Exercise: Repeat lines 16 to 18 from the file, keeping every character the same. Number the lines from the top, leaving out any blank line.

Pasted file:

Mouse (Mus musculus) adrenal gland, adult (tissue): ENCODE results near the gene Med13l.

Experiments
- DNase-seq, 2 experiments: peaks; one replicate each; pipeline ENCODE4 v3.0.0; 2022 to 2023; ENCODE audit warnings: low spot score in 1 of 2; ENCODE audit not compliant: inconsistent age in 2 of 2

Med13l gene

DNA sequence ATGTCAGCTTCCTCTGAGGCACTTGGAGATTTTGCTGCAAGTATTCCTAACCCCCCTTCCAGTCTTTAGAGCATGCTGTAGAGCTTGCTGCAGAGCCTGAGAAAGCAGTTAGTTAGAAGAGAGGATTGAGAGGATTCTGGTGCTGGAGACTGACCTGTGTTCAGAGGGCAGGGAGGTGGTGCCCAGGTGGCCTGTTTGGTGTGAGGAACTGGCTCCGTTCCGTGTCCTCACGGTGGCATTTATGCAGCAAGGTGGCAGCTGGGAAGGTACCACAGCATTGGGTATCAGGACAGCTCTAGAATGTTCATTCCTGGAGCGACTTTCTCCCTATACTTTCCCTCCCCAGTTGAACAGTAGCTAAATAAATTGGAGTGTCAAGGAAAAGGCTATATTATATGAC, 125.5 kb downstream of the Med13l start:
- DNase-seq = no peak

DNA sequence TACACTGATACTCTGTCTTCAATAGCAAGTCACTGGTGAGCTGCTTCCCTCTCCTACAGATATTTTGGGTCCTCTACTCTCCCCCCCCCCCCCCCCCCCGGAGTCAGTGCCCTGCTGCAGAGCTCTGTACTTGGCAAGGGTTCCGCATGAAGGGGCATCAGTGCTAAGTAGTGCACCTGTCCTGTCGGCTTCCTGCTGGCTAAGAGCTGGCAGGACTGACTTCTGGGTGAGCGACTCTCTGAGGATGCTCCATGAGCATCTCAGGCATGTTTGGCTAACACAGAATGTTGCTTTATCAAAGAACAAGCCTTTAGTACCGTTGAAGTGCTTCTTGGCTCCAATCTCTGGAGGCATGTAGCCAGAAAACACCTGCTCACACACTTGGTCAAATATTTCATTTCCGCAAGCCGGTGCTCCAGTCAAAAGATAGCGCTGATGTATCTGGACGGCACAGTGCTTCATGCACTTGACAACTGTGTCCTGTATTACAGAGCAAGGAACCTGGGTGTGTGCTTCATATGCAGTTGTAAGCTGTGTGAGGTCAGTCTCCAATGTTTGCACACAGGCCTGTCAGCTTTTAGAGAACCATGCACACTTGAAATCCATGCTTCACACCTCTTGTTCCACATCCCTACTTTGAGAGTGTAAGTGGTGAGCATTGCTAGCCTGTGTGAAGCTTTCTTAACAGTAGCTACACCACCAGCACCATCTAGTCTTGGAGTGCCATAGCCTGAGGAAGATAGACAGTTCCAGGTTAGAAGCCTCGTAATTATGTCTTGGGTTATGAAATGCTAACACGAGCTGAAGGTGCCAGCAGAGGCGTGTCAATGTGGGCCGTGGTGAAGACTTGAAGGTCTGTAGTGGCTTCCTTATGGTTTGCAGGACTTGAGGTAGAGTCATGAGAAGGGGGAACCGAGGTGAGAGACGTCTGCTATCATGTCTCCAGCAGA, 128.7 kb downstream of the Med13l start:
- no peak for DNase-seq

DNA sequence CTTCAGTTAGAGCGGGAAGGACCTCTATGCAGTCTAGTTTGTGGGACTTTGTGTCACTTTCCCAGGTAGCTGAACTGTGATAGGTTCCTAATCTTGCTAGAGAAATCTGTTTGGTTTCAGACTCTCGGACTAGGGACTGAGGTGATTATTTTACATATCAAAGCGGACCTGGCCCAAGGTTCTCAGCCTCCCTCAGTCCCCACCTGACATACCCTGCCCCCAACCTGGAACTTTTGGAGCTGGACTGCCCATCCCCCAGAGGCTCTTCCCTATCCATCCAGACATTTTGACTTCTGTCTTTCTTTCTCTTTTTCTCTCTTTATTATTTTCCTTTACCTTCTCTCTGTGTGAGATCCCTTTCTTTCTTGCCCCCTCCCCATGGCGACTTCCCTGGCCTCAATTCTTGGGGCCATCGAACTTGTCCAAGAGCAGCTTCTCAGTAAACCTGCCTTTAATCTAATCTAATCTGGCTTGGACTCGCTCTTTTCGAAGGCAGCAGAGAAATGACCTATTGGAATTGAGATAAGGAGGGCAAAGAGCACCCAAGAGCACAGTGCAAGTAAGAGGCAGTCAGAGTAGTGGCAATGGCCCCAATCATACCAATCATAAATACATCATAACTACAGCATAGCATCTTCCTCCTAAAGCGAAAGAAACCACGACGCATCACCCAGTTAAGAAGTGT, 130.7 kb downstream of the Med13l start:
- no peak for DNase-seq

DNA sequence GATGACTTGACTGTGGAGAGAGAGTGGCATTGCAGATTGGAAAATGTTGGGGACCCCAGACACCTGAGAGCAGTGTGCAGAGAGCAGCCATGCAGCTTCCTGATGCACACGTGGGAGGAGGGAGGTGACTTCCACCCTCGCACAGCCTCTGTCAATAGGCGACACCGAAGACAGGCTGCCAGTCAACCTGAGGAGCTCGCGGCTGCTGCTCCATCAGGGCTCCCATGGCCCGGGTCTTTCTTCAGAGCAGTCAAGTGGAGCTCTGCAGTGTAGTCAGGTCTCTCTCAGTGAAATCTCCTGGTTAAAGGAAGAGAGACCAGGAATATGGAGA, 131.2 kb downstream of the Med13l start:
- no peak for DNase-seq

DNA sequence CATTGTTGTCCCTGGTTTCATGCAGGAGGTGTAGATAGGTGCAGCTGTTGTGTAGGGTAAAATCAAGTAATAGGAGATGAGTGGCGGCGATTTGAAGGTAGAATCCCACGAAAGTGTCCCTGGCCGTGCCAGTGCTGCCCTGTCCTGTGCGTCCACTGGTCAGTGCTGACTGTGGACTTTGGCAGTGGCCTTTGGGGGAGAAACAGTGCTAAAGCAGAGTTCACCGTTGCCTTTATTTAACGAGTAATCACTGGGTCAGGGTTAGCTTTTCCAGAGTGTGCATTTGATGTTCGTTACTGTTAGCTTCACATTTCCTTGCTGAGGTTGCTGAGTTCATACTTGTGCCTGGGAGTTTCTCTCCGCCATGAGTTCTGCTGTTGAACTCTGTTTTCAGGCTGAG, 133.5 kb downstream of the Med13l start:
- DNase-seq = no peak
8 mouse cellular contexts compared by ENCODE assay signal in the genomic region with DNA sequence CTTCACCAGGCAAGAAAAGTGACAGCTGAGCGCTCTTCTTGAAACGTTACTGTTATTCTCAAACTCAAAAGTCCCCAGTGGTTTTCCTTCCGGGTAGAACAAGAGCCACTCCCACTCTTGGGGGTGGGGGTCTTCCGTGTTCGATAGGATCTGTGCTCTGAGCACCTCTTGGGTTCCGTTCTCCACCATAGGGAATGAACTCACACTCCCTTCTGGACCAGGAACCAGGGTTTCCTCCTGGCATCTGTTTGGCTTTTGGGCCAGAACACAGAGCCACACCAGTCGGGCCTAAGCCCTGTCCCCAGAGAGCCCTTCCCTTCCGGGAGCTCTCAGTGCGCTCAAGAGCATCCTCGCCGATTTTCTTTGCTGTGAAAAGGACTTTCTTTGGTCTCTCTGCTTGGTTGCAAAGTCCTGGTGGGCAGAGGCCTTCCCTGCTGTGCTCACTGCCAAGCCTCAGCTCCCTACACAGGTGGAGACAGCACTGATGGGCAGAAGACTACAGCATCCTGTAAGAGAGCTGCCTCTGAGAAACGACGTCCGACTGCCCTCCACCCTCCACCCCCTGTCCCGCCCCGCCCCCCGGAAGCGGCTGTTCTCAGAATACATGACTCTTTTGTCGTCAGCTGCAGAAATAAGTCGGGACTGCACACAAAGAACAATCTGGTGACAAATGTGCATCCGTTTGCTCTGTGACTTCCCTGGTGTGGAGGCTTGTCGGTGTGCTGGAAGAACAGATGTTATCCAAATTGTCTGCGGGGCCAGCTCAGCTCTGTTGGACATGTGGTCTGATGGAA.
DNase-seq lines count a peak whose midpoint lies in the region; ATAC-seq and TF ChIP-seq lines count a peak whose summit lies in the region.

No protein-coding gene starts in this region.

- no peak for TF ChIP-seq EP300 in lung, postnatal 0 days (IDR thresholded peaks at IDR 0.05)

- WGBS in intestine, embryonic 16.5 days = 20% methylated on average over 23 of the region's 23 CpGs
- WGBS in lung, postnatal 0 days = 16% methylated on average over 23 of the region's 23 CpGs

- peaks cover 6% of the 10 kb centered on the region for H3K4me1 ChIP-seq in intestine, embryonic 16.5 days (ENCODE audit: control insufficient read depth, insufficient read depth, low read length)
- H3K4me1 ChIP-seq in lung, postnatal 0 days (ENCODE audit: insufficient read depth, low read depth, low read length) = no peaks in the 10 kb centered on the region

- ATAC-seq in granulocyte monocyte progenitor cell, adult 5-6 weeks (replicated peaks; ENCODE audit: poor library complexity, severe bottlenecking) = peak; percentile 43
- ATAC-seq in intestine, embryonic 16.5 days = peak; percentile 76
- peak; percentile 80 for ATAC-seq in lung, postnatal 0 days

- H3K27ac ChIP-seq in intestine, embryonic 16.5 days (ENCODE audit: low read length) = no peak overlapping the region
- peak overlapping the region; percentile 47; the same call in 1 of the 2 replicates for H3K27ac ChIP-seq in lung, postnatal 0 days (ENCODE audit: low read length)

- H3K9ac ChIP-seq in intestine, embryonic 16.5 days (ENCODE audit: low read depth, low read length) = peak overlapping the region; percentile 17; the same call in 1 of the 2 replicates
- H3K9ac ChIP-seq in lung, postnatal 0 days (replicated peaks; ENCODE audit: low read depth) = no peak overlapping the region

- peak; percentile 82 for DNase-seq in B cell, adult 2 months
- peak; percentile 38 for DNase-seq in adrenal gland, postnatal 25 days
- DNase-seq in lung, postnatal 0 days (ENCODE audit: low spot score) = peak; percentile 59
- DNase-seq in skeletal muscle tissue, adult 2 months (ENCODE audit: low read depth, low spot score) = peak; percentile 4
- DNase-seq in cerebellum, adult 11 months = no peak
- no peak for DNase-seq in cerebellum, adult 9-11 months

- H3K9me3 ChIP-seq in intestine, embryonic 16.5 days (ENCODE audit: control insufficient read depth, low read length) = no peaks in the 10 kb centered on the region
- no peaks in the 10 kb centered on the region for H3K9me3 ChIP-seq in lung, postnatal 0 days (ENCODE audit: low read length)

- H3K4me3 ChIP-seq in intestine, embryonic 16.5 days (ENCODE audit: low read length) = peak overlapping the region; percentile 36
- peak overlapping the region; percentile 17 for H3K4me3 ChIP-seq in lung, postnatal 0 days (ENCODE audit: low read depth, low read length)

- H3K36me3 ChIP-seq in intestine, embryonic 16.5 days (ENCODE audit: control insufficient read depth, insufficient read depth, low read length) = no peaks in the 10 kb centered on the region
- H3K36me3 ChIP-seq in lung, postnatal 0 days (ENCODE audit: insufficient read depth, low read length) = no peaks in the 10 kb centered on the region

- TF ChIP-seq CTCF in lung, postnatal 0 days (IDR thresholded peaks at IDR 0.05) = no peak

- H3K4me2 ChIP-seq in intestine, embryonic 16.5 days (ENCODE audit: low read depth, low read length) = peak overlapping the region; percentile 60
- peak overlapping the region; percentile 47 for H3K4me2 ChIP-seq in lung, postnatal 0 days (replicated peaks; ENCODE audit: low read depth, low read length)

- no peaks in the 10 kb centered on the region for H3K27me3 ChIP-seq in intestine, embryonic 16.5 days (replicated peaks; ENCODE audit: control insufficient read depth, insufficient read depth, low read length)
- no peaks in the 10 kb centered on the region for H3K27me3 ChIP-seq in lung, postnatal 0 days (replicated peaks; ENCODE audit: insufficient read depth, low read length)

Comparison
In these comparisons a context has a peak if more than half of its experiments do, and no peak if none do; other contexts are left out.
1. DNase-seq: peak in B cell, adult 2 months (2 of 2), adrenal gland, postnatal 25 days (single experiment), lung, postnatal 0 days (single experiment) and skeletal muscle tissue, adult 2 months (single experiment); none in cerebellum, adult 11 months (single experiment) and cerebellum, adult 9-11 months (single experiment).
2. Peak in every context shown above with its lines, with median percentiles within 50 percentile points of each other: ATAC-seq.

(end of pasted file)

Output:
DNase-seq lines count a peak whose midpoint lies in the region; ATAC-seq and TF ChIP-seq lines count a peak whose summit lies in the region.

No protein-coding gene starts in this region.

- no peak for TF ChIP-seq EP300 in lung, postnatal 0 days (IDR thresholded peaks at IDR 0.05)